Domestic tourism electronic card transaction spend was up 25 per cent to $10.6 billion in the year ended April 2021, compared with the previous year.
The surge in domestic tourism also meant spending on cards was up 17 per cent on the year ending April 2019 - before the pandemic and reflecting the $7b to $9b that Kiwis are no longer spending a year on overseas trips.
However, spending by overseas card holders plunged in the year-ended April 2021, to $1.29b, a massive 73 per cent down on 2020 and 74 per cent down on 2019 because of closed borders.
The figures from the Ministry of Business Innovation and Employment show April spending last year by overseas visitors free-fell to just $78m because of the level 3 and 4 lockdowns. In some regions it fell by more than 1000 per cent and Gisborne recorded no overseas spending at all.
All regions saw growth in domestic card spend in the year-ended April 2021.
Auckland with $1.91b was the only region that didn't show an increase in domestic spend when compared to the year-ended April 2019.
The West Coast saw the largest increase in domestic spend in the year-ended April this year, up 44 per cent to $150 million.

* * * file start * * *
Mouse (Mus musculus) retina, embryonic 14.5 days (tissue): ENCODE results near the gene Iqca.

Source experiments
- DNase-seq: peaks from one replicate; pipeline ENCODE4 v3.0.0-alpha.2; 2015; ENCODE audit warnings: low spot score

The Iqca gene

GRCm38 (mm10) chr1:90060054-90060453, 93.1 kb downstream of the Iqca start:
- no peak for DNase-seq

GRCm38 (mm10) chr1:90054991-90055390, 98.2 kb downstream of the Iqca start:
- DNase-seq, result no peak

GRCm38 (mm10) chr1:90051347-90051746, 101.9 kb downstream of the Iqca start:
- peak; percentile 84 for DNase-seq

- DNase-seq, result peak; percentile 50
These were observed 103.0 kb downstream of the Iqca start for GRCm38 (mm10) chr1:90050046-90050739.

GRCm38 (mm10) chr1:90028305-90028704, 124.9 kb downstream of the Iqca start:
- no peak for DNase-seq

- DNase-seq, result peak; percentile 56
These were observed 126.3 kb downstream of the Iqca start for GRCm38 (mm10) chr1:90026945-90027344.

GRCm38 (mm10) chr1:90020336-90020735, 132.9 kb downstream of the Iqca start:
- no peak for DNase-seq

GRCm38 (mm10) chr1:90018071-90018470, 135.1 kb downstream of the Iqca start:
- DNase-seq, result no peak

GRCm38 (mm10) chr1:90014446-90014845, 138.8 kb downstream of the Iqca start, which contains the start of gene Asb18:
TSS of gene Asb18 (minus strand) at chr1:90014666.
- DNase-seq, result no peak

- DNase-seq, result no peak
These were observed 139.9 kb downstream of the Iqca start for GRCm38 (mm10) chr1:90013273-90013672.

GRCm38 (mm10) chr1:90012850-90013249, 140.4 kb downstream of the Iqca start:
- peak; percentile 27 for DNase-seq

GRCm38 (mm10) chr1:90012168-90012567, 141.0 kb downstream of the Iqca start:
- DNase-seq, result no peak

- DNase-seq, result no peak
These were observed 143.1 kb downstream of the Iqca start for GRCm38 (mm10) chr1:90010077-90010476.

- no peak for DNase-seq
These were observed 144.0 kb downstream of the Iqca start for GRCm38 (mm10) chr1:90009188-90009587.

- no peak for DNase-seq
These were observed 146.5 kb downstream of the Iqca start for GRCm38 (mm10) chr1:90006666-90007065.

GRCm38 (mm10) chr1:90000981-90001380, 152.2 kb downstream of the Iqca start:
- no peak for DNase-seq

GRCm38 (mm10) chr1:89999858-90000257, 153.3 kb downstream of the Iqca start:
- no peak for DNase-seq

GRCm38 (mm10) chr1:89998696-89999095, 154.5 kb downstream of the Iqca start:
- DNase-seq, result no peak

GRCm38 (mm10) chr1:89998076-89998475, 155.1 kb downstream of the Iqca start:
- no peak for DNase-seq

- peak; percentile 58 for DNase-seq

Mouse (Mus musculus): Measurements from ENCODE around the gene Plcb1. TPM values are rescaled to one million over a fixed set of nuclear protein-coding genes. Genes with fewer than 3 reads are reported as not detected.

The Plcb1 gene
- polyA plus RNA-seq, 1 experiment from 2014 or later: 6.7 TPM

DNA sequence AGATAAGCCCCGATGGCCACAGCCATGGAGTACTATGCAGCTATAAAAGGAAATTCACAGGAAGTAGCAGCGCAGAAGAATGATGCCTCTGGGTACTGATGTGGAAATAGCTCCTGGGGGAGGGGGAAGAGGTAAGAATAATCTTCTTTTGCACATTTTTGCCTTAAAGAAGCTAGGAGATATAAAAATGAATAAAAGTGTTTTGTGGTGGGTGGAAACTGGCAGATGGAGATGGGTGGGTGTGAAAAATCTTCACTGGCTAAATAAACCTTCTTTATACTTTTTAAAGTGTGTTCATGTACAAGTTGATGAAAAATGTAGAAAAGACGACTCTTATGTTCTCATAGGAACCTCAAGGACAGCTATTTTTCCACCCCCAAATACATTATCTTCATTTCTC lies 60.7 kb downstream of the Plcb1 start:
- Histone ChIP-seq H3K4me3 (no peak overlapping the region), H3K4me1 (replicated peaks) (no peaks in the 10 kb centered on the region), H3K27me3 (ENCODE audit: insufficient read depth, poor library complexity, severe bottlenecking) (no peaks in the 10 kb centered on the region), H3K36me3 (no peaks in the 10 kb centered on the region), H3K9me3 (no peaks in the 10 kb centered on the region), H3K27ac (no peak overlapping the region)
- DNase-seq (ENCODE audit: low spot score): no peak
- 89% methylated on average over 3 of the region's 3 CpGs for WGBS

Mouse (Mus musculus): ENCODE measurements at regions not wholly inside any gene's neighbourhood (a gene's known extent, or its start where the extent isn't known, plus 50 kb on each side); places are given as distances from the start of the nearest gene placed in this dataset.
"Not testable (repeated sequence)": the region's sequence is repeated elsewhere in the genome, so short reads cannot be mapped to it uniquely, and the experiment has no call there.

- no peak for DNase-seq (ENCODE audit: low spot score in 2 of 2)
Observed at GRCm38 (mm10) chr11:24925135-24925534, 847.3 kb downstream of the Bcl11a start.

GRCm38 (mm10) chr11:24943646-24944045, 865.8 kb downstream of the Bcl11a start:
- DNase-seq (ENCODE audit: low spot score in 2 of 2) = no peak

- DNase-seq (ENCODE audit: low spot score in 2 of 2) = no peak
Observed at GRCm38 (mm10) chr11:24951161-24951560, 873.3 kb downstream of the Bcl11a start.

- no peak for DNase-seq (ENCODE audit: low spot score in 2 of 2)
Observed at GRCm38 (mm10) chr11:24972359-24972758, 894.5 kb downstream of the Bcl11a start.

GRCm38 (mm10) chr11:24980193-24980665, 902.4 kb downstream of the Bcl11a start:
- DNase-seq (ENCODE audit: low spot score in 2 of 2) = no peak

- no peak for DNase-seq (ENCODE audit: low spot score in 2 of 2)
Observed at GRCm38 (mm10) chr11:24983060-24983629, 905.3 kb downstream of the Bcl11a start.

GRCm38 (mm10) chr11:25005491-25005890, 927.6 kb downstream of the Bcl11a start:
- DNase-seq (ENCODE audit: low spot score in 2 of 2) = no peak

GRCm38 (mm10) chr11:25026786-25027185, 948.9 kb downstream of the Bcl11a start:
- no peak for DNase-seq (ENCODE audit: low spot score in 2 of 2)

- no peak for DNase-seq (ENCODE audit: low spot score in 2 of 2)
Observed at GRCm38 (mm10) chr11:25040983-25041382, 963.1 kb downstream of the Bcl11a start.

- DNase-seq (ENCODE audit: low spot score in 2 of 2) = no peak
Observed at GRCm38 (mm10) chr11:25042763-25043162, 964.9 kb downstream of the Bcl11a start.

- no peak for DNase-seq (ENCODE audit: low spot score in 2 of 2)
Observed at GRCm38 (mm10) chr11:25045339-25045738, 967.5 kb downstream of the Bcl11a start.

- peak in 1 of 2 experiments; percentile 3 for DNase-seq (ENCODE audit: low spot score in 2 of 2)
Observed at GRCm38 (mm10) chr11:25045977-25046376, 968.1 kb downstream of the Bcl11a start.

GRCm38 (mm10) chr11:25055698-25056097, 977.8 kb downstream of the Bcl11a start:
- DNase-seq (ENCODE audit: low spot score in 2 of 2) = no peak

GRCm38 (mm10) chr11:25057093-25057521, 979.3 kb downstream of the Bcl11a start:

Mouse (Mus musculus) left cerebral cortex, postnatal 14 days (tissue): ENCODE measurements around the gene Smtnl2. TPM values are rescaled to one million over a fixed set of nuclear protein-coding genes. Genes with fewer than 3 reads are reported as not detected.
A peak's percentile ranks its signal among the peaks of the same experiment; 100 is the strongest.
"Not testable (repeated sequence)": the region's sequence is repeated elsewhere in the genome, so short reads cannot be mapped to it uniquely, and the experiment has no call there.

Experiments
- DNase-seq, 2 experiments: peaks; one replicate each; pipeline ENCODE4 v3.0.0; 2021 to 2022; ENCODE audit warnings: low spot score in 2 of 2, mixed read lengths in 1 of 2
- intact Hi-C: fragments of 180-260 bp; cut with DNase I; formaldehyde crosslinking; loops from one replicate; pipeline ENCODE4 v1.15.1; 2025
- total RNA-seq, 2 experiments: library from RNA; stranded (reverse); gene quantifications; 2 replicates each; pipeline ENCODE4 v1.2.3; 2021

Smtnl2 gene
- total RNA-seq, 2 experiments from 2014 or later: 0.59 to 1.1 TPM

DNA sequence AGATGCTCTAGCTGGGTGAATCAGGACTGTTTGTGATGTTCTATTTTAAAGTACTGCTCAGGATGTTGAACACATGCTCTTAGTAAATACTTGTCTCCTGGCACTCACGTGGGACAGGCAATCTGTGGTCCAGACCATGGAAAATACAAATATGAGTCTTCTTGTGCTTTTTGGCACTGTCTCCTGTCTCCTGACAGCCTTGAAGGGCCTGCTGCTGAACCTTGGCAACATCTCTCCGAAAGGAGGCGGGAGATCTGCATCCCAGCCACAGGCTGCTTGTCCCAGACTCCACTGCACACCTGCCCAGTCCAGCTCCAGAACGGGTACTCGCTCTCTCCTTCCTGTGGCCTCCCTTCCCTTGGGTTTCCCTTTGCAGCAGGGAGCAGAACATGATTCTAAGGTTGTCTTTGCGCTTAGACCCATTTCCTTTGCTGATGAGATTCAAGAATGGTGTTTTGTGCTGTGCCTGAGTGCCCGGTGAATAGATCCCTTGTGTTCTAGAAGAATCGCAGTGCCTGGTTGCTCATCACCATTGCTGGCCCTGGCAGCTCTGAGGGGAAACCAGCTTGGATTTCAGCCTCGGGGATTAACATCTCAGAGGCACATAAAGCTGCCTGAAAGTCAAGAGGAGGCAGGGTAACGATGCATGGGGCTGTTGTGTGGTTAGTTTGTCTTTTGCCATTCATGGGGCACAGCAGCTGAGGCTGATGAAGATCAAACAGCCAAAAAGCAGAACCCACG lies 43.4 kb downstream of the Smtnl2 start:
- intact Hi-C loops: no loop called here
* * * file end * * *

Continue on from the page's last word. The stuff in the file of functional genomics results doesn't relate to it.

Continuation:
This was followed by Tasman and Otago (up 37 per cent to $134m and $1.2b respectively).
These three regions with the highest increase in domestic spend, both at the annual and monthly level also saw some of the largest falls in international spending given the high reliance on the international tourism market pre-Covid-19.
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The figures relate only represent part of total tourism spend – card spending only.
The data is provided by Marketview, which uses a base of card spending from the Paymark network (approximately 70 per cent of total card spend) to estimate the total.
This estimated spend is then filtered for tourism spend by visitors in New Zealand and domestic tourism spend is classified as spend that is more than 40km outside their usual place of residence.
The figures out today support those crunched by Tourism New Zealand (TNZ) last week which found Kiwis on domestic holidays is up $1.1b to $8.37b in the nine months to March this year.
While the figure goes nowhere near offsetting the estimated $12.9b a year lost because of closed borders in that time, TNZ says the domestic spend is encouraging and believes the momentum will continue.
Bjoern Spreitzer, Tourism NZ domestic manager, said its research had shown 64 per cent of Kiwis intend taking a domestic holiday during the next 12 months.
He said TNZ's "Try something new New Zealand" had encouraged them to travel to new spots and try new activities.